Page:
Instead, Williams packed up her pillar candles and bud vases and moved them to her apartment and a nearby storage unit, where she could access them for online orders. While the store was open, Lolo’s website only carried a small selection of inventory; with so many one-of-a-kind or limited-run items, it didn’t make sense to individually photograph and write descriptions for each product when they might sell off the shelf the next day. When e-commerce became Williams’s only channel, though, she spent days hauling merchandise to her apartment to take photos and list everything online.
It didn’t take long before some now-familiar spending patterns emerged: almost no one was buying handbags, but ceramic vessels and throw blankets were flying off the digital shelves. (Earrings, too, thanks to Zoom calls.) To get a better understanding of demand, Williams also added a button to the site to allow customers to request a notification when a sold-out item came back in stock, and reordered inventory as the requests came in.
“I was able to order from these makers that were worried about stores canceling orders because they were closed,” says Williams. “It was really a very pleasant surprise.”
The majority of Lolo’s vendors are independent creators with fledgling wholesale businesses, and Williams pays most of their invoices through PayPal.
“It’s just an easy way to send money to them for their work,” she says. “They’re small businesses, they don’t necessarily have a website that they can put your card into.”
She also recognizes that many of the new customers she’s attracted online may not have the same sense of trust as those who first met her face-to-face in the store, so PayPal has been a valuable tool for customer acquisition.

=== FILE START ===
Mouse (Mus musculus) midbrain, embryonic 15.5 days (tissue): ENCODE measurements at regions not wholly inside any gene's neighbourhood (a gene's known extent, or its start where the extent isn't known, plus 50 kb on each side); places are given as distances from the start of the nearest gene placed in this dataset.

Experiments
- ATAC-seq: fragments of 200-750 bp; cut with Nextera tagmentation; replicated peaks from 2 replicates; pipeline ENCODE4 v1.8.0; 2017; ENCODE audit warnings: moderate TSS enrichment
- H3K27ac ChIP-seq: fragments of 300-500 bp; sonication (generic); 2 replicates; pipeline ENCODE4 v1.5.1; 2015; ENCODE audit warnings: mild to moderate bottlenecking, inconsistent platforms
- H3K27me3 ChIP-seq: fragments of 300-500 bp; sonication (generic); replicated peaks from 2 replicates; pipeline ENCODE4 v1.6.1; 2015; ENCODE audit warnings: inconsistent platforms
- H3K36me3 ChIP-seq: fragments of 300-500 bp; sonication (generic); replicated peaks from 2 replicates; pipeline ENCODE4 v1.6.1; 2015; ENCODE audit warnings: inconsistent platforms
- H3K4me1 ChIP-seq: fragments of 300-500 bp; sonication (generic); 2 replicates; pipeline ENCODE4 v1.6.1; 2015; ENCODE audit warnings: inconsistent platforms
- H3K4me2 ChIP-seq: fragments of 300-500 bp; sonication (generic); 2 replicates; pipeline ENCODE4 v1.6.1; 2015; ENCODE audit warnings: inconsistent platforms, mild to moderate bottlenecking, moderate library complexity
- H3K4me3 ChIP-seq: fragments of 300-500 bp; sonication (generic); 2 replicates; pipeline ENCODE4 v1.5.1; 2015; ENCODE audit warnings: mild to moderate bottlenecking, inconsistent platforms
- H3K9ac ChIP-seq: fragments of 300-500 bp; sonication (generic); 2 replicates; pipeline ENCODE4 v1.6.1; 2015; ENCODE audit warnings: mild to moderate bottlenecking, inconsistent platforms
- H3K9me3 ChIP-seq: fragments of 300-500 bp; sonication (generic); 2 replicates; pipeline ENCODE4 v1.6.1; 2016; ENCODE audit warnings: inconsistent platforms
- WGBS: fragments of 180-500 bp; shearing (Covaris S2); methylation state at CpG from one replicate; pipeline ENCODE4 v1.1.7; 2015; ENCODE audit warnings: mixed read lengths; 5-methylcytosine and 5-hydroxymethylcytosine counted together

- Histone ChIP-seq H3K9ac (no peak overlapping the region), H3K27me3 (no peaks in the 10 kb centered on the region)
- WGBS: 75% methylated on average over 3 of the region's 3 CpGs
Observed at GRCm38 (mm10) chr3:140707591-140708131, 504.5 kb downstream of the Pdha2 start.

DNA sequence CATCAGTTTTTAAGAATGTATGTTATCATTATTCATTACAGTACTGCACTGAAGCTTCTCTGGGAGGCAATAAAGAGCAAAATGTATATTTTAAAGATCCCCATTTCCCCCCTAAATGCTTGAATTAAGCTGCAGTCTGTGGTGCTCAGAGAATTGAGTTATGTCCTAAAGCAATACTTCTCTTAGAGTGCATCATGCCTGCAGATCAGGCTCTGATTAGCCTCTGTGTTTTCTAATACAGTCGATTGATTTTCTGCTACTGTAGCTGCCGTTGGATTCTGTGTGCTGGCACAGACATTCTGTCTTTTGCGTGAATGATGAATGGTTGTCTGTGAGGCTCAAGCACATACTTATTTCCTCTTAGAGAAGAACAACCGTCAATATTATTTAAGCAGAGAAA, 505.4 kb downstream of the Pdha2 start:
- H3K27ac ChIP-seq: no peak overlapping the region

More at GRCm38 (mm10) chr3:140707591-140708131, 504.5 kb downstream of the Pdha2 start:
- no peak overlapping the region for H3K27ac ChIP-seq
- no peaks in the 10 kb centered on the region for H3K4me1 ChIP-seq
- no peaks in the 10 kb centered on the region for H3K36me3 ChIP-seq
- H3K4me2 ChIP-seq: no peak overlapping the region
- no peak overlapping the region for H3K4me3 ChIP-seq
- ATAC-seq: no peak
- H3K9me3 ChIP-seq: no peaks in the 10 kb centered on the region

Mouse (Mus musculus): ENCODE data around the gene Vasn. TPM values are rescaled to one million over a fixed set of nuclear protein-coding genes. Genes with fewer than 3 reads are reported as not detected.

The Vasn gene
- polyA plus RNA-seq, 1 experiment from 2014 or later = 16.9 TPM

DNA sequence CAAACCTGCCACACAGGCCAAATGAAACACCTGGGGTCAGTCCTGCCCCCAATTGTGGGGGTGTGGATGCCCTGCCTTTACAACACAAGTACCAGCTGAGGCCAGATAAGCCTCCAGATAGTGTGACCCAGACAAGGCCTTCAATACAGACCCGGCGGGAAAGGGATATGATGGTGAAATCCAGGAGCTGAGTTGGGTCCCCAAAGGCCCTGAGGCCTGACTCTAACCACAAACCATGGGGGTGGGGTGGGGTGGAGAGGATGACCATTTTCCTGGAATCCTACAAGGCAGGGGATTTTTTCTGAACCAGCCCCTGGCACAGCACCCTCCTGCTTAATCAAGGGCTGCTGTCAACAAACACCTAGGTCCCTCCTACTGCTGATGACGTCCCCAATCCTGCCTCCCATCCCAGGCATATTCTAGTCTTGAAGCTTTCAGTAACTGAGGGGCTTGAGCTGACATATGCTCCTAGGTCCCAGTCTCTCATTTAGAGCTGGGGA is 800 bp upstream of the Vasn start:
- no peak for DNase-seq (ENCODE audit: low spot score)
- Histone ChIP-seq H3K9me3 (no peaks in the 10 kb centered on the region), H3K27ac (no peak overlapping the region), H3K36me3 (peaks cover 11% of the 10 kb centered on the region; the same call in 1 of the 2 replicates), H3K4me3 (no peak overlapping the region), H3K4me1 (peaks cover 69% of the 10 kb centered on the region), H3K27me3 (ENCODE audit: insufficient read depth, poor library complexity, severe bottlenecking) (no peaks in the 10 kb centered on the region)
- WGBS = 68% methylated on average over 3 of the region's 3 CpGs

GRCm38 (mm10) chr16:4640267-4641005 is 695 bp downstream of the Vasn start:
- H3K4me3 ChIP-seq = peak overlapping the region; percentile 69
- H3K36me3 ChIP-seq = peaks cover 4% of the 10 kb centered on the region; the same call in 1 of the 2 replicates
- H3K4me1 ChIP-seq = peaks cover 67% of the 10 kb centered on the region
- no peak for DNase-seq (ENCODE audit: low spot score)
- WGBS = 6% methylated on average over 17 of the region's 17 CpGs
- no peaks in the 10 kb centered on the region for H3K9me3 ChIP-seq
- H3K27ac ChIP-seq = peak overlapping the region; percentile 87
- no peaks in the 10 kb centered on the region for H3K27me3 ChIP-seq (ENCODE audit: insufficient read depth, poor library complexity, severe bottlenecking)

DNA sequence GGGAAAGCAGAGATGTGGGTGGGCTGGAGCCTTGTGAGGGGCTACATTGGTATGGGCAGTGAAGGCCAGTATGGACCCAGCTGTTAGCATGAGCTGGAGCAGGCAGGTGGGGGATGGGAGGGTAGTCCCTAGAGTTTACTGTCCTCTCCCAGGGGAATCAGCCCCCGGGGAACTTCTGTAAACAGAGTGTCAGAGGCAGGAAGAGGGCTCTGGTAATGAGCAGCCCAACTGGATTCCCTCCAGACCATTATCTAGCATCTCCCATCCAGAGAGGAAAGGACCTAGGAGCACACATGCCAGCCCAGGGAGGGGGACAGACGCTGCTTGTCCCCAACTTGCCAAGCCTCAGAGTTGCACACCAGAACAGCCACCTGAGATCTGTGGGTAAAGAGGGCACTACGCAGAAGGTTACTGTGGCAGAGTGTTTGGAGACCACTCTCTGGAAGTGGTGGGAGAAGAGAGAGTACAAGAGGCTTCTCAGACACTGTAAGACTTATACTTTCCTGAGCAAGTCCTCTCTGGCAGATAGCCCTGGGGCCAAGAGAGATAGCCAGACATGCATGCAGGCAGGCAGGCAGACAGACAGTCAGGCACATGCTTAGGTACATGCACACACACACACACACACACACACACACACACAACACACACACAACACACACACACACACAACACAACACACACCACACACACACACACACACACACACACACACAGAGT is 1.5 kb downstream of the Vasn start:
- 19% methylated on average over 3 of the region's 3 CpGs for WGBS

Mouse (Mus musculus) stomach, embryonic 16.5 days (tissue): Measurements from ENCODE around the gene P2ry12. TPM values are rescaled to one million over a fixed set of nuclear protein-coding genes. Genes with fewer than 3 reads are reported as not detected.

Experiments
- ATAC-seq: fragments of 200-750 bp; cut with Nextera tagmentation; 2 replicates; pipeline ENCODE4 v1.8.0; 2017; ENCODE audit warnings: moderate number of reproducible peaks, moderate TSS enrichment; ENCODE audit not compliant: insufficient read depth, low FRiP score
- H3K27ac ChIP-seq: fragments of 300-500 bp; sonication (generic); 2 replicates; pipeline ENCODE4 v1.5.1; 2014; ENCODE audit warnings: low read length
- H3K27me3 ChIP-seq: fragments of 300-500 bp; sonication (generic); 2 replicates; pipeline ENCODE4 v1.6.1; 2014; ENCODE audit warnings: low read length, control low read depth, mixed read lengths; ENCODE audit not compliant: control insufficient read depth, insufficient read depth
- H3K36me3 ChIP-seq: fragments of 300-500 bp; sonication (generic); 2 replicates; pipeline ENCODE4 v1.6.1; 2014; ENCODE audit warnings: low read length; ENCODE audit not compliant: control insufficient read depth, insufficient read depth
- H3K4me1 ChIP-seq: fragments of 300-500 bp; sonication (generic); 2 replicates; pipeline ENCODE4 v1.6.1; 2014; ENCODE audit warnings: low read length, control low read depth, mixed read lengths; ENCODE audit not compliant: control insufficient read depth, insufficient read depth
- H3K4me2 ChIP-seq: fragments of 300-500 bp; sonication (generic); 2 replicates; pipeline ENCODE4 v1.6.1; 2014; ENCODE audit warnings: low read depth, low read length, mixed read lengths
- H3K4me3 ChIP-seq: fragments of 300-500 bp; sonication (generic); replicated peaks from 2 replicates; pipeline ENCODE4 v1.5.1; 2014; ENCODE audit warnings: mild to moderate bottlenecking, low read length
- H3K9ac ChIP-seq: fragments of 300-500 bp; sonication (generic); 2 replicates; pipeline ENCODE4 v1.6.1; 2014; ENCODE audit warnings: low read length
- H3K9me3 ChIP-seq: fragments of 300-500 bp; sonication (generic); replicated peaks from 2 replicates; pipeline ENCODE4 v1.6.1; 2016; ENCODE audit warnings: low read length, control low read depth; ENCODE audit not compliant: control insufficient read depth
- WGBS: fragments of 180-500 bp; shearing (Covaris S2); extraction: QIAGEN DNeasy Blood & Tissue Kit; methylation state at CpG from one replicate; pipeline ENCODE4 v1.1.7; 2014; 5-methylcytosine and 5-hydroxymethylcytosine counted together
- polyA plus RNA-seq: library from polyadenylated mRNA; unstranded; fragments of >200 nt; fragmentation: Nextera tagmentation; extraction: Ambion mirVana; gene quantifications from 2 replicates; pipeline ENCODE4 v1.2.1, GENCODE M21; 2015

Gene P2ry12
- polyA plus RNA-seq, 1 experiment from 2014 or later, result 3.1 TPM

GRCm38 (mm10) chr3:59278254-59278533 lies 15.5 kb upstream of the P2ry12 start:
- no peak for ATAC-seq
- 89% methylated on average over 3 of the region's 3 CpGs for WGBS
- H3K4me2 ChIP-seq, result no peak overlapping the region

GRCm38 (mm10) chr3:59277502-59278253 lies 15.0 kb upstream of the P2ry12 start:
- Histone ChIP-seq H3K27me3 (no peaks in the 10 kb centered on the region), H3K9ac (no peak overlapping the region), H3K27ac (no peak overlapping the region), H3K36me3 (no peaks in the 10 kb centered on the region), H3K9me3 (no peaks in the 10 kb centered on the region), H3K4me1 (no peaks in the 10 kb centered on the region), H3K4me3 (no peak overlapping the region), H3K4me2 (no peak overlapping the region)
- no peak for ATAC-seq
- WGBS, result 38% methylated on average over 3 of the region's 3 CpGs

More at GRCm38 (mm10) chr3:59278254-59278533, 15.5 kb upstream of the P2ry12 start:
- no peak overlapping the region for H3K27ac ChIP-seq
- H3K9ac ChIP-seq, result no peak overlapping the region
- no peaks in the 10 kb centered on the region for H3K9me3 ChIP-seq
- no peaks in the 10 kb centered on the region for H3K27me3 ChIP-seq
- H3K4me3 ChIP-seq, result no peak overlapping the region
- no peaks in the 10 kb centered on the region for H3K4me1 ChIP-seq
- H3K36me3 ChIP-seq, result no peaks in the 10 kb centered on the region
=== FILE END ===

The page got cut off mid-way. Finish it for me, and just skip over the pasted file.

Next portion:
“I think during COVID, a lot of people were more consciously buying from smaller businesses, which I am very, very thankful for,” Williams says. “And they’re becoming a little more conscious, too, of the cost. These are things that people make with their hands, and they want to be compensated appropriately for them.”
It’s important, then, that consumers who want to invest in indie brands can shop online with confidence. Even with the store closed, Williams has made sure to keep up the community feel online.
“I try to keep everything very personal and friendly, and I think that’s helped my business a lot,” she says. When she makes it clear that it’s a human, not a robot, answering emails and handing off pickup orders, customers treat the business more like a friend they’re excited to support.
As the city reopens and Lolo’s landlord finishes construction on the new space, Williams is preparing for a triumphant return to in-person retail this fall. She’s adding on to her shelved collection of vintage pieces that don’t translate as well online, because they sell better in person, she says. She’s also planning to pick back up her artist features in store, where she’ll highlight an artist or a particular medium (ceramics, textiles, paintings) to guide her merchandising. And while she expects e-commerce will continue to be an important part of her business even after the reopening, she hopes to balance her time better by keeping some items as in-store exclusives and listing only the items she expects to sell best on the website.
Aside from giving customers a chance to see, touch, and try on all the pieces she carries, she’s looking forward to hosting events such as maker workshops, wellness pop-ups, comedy nights, and more. After all, there are some things you just can’t do online.
“So many of the things that Lolo carries are happy and joyous,” she says. “People smile when they see them. They want to hug a lot of things.”